In fact, they were so distracted by the antics in the other room that she was able to walk right up and pop a lantern out of the closest man’s grasp.  She flipped the lantern in her hands, and before they had a chance to react, cracked the unarmed man in the face and smashed the other across the temple.  Mari quickly snuffed the lamps before approaching the locker room.

“She can’ have just disappear!  She in here somewhere!”

The four remaining men were still trying to affect a search, but self-preservation had locked up their legs.  The each stood in a wide leg stance on the balls or sides of their feet with toes curled up.  Mari watched in the safety of darkness, sizing up her game.  They wore dingy miner’s jumpsuits, they reflector patches flaring up each time a lamplight passed over the fabric.  The two in her line of sight had dark skin, one with dreadlocked hair.  Miner getup plus dark skin plus that accent equaled the Moungren; definitely not the Manana bureaucrats.  The larger man just at the end of the freestanding wall of lockers had a very deep voice and held what Sieffre was correct in calling a small cannon.

The smaller man closer to Mari almost lost his balance and had to take a step into a fresh batch of broken glass.

“Gah! How do you expec’ us ta look through all of dis?  I can’ walk around in all dis shit!”

“Yeah, man,” came a voice from over the wall.  “How did she do that?”

“It weren’t her, you embsil!  It was a power surge.  Probably da same ting that knocked out power in da firs’ place.”  The deep voiced man was definitely the leader of this bunch.

“What a little girl doing in jail, anyway?  I tell you, something is not right!”

“I tol’ you to shut up dat shit!”

Mari’s voice floated in from the darkness.  “You have no idea.”

The two men snapped in her direction.  The large man aiming his cannon, the smaller nearly falling over again as he tried to turn around.

“Who are you!”  Boomed the larger man.  “Show yourself!”

“She’s dead.”

“What?”  The smaller man squinted, his darts gun gripped tightly at his side.

“But then, you’re all dead.”

“What is she talking about?”  Came a panicked voice from over the wall.

“She a ghost!”

“SHUT!  UP!  Show yourself or I start shooting.”

Mari sucked at her teeth, “Oh, I wouldn’t want you to waste your ammo.”

A dark figure lurched from the darkness, and both men unloaded a couple shots before realizing it was one of their companions falling to the floor.

Mari leapt from the doorway, landed on the downed man and used him as a spring board to launch herself at the smaller man.  She was just able to slap the darts gun away as he pulled the trigger and wrapped her limbs around him like a spider as he struggled to keep his footing.

“WELLER!  HELP! GET HER OFF!”

The large man aimed the small cannon at her but hesitated as the smaller man’s back blocked most of his shot.  Mari wrenched the man’s head back by the dreads and locked eyes with the leader.

“Yeah, come on, Weller!”

“What’s going on??”  The other two men could be heard shuffling back through the glass toward them.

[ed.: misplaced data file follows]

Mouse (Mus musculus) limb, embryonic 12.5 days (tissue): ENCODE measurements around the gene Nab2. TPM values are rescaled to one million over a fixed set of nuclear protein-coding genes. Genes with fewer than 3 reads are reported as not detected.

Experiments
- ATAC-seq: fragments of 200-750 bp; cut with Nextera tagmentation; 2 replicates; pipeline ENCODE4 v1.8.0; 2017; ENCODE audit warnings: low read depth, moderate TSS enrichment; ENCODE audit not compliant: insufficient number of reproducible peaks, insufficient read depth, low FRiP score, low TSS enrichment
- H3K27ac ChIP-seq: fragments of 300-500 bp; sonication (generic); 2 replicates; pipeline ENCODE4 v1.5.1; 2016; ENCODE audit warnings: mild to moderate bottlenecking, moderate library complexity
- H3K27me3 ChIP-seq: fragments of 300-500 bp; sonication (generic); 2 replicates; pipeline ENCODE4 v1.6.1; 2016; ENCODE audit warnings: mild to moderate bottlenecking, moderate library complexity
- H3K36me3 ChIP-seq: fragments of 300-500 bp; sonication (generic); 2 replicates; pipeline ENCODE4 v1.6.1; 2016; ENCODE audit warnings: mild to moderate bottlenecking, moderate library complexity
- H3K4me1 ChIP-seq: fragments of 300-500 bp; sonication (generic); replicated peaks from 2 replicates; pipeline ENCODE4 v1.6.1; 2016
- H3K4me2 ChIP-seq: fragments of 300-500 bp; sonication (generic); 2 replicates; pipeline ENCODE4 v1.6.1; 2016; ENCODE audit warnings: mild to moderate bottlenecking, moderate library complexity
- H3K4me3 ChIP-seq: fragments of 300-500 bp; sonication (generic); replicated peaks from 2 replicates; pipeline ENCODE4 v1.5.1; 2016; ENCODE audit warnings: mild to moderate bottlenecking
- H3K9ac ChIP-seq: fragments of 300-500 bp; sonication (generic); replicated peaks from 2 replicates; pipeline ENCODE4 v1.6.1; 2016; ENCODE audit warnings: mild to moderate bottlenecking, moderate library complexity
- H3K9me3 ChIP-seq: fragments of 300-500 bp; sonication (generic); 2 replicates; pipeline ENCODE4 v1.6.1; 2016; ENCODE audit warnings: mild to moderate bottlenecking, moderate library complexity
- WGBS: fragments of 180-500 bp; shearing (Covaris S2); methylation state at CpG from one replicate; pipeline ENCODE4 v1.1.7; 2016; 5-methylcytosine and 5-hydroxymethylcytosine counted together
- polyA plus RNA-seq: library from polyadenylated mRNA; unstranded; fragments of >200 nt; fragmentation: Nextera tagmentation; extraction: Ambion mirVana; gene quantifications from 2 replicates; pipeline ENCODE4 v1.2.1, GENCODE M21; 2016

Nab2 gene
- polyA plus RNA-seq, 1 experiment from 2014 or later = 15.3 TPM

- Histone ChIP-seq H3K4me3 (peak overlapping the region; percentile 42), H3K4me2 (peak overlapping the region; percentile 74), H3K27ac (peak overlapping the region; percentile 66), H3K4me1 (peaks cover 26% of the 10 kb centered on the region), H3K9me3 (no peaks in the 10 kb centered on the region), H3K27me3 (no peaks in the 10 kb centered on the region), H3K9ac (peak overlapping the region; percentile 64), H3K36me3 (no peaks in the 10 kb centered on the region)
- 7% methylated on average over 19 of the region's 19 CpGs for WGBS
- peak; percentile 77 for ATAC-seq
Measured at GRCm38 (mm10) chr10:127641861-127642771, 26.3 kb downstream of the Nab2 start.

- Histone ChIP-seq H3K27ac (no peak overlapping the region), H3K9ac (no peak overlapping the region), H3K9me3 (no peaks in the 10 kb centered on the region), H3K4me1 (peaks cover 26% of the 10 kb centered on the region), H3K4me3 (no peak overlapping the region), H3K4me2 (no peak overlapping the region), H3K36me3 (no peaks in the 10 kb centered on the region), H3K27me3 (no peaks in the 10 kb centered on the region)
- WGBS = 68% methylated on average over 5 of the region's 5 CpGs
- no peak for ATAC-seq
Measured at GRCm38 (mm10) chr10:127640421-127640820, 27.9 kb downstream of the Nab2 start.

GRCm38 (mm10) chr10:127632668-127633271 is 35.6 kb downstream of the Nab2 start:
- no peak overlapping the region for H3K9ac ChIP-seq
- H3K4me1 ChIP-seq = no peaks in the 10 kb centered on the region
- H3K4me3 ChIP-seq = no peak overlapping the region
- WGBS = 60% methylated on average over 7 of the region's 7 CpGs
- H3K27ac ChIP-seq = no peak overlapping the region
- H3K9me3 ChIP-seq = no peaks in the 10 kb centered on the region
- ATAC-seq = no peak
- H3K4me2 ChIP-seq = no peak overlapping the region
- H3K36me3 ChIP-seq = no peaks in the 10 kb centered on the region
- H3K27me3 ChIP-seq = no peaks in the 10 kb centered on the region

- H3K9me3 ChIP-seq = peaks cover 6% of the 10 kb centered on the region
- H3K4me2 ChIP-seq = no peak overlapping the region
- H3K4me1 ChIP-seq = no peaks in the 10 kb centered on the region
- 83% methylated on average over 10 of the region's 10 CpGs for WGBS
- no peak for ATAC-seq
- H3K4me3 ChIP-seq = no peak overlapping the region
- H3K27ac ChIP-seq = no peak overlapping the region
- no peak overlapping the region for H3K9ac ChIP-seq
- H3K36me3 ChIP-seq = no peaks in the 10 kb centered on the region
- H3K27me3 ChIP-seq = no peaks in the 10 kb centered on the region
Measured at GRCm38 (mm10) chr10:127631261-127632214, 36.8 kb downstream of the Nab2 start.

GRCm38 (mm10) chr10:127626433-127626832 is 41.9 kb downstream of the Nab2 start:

“Man, just fall on top of her!”

The smaller man tried to fall forward but Mari kicked a leg out against the lockers so that he only managed to fall to his knees.  As he cried out in pain, she kicked again so that he fell backward, giving her another spring board to leap up to the top of free standing wall; just dodging a booming shot from the cannon.  He shot again as she scurried along the wall.  Hopefully, Ilya hadn’t been in those particular lockers.  Fortunately for her, the other two men were too busy looking down at their path to notice her.  Another shot and Mari was forced roll off the wall.

“Woop!”  She dove into one of the other men.  He screamed in surprise and fell backward against another other wall of lockers as Mari clawed at his jumpsuit to avoid touching the floor.

She noticed his companion aim with a darts gun just in time to pull up her man’s arm to block a shot.

“You shot me!”

“Don’ move!”

His companion aimed again as Mari whipped out her spare lantern from the belly pocket of her jumpsuit and chucked it at the man’s head.  By luck, it clipped him in the eye, knocking his head back.

“Agh!”

“Oh!  Uh!  Head’s up!”  She was squatting on the torso of her now stunned man, and managed to wrench a darts gun from his hand.  She shot two darts into the companion’s chest as soon as her arm was raised.

Breathing hard, Mari waited to see the leader round the corner.  When that didn’t happen, she waited to hear the glassy shuffle of his movements; but all she could hear was her own heavy breathing.

“Hello?”  Then silently, “Is he still here?”

Sieffre ducked his head in from around the corner before casually walking to her, hands in pocket, his leather shoes silently passing over the glass

“He used his friends as stepping stones and ran out the second you rolled over the wall.  Well, as well as you can run with that much glass in your feet.”

Mari let out a deep sigh of relief.

“Oh! And he took your coat.”

“Damn it!”